Roger Federer
Roger Federer will face Nick Kyrgios in the quarter-finals at the BNP Paribas Masters at Indian Wells on Friday (17 March) Getty

Roger Federer has admitted that the match against Rafael Nadal was easy 'physically' unlike their three and a half hour battle at the Australian Open final earlier in the year.

The Swiss ace took just one hour and eight minutes to beat the Spaniard 6-2, 6-3 in the fourth round of the ongoing BNP Paribas Masters at Indian Wells on Wednesday (15 March). Federer controlled the match right from the start and indicated that keeping the points short worked in his favour during the game.

Federer believes it was good to have a low-intensity match as he still has at least three more rounds to play if he goes all the way to the final. In Melbourne, his encounter with Nadal was in the final, and the former world number one could afford to relax in the aftermath of the game. However this week, he will just have one day off before he returns to the court to take on Novak Djokovic's conqueror Nick Kyrgios in the quarter-finals.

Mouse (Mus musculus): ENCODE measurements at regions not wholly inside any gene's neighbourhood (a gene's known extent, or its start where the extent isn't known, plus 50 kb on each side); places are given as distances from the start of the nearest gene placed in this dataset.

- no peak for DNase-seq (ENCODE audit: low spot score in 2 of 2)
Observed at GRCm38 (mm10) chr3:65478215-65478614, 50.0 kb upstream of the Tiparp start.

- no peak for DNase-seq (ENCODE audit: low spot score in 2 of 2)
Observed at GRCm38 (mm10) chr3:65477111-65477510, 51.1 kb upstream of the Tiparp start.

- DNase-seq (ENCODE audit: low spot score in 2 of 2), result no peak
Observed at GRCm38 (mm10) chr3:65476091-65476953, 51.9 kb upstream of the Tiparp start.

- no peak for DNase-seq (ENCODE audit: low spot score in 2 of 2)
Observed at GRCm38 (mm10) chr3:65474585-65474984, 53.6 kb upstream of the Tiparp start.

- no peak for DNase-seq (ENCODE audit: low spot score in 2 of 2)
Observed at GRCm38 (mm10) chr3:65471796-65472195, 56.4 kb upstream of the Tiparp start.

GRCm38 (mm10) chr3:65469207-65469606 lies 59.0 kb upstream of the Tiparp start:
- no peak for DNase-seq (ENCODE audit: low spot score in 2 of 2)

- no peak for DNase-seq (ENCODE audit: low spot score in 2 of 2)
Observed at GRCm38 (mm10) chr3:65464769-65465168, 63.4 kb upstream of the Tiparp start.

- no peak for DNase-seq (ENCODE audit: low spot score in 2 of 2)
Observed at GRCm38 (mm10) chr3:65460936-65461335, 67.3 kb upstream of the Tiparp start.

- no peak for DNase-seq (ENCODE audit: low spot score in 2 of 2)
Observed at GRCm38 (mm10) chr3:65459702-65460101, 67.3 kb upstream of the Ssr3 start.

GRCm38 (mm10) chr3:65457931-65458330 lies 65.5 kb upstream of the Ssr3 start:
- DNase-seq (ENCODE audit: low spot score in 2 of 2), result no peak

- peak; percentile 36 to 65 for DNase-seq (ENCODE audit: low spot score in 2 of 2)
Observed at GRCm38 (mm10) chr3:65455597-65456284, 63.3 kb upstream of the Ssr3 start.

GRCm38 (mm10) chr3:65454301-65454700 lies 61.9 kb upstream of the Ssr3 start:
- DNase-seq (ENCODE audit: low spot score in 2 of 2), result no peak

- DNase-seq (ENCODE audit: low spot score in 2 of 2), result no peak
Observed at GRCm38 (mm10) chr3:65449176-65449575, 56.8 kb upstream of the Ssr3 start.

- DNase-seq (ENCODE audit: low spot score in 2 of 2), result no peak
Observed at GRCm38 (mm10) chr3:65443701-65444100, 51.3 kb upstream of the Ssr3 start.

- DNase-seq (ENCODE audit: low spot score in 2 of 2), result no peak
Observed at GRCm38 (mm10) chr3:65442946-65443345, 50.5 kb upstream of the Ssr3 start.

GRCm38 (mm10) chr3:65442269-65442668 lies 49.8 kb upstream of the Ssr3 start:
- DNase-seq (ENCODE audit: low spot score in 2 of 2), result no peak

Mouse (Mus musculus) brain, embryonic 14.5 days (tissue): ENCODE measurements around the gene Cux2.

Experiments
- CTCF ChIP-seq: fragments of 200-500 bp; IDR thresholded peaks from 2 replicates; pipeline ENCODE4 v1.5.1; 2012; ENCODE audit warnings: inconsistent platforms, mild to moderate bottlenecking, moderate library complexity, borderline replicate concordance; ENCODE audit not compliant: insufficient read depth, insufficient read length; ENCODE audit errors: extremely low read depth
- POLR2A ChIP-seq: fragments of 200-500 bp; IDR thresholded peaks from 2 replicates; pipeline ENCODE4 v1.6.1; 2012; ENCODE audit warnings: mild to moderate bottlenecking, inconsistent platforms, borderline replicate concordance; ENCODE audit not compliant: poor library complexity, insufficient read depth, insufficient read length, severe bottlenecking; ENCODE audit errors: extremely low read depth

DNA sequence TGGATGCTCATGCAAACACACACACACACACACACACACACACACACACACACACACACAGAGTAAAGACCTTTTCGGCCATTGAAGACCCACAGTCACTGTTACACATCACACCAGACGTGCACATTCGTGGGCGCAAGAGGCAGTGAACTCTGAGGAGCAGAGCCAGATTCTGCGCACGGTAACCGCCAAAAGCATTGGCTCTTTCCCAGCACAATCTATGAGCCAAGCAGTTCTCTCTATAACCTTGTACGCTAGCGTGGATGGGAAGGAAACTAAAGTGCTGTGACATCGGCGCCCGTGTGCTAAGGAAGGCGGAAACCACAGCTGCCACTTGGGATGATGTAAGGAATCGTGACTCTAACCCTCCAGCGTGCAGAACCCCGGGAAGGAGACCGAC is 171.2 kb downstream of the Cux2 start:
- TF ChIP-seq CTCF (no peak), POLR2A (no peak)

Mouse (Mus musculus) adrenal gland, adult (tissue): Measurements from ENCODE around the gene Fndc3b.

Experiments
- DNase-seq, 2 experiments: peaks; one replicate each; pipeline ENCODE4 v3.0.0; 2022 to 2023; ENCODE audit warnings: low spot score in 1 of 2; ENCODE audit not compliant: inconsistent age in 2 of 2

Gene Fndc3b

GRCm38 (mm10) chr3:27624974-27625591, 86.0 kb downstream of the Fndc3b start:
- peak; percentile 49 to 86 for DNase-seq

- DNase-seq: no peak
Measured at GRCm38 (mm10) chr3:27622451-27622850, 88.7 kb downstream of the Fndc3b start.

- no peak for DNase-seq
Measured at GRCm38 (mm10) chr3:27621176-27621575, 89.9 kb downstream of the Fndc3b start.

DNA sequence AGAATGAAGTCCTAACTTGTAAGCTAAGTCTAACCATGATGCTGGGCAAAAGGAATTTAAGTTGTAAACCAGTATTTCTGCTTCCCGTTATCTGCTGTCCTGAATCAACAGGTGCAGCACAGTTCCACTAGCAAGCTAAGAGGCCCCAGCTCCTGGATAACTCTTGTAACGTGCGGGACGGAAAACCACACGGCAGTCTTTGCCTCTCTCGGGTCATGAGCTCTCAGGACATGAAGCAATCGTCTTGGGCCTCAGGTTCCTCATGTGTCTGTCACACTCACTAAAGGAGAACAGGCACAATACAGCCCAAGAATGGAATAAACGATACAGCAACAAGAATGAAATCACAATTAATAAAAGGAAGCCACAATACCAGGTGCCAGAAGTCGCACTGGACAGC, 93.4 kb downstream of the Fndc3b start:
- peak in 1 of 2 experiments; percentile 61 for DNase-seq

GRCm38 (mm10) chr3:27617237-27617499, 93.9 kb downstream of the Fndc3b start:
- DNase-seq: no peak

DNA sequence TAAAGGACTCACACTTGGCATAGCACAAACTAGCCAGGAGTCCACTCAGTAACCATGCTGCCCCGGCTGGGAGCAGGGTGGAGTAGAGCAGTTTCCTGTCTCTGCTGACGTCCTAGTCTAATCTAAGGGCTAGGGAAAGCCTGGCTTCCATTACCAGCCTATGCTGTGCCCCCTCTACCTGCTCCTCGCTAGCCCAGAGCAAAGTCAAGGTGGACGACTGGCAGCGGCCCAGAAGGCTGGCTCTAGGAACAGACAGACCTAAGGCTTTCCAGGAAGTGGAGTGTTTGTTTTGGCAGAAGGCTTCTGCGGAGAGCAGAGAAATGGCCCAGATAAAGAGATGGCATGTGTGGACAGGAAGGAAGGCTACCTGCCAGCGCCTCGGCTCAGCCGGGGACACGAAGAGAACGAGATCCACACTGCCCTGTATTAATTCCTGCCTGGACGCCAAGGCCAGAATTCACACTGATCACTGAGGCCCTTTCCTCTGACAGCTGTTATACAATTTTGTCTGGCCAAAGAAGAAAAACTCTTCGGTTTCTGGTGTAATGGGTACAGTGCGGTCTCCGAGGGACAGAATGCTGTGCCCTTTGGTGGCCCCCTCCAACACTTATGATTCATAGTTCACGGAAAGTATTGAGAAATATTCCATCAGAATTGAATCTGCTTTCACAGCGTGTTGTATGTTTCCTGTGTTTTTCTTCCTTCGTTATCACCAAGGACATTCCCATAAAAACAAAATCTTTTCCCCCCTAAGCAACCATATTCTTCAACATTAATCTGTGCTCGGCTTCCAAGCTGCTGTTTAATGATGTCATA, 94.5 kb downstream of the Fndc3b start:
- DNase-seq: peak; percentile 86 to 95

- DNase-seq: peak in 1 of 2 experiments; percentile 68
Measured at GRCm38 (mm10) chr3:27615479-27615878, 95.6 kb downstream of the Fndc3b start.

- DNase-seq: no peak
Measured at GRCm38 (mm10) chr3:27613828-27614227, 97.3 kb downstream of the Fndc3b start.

"Physically it was easy, because we didn´t have many long rallies. It wasn´t quite intense. It wasn´t three-and-a-half hours like in Melbourne, but we knew that going in. If you look at most of the matches, like Kyrgios against Djokovic or you name it, there is not that many long rallies unless both players really want it. When one guy doesn´t want to have long rallies, you can bail out with big serves, big shots. And I think Rafa knew that he had to do some of that, too," Federer said, as quoted on

"It wasn´t enough just to putting the ball in play. That´s why the points stayed short. So for me it was physically a good match. Also, looking ahead, it´s always good saving energy, conserving energy for the rest of the tournament, but also for the rest of the season and for your life, because every step more you take on court has an effect down the road, I believe (smiling). Obviously can´t celebrate too long this time around. I have to get back to work in a couple of days," the 18-time Grand Slam winner added.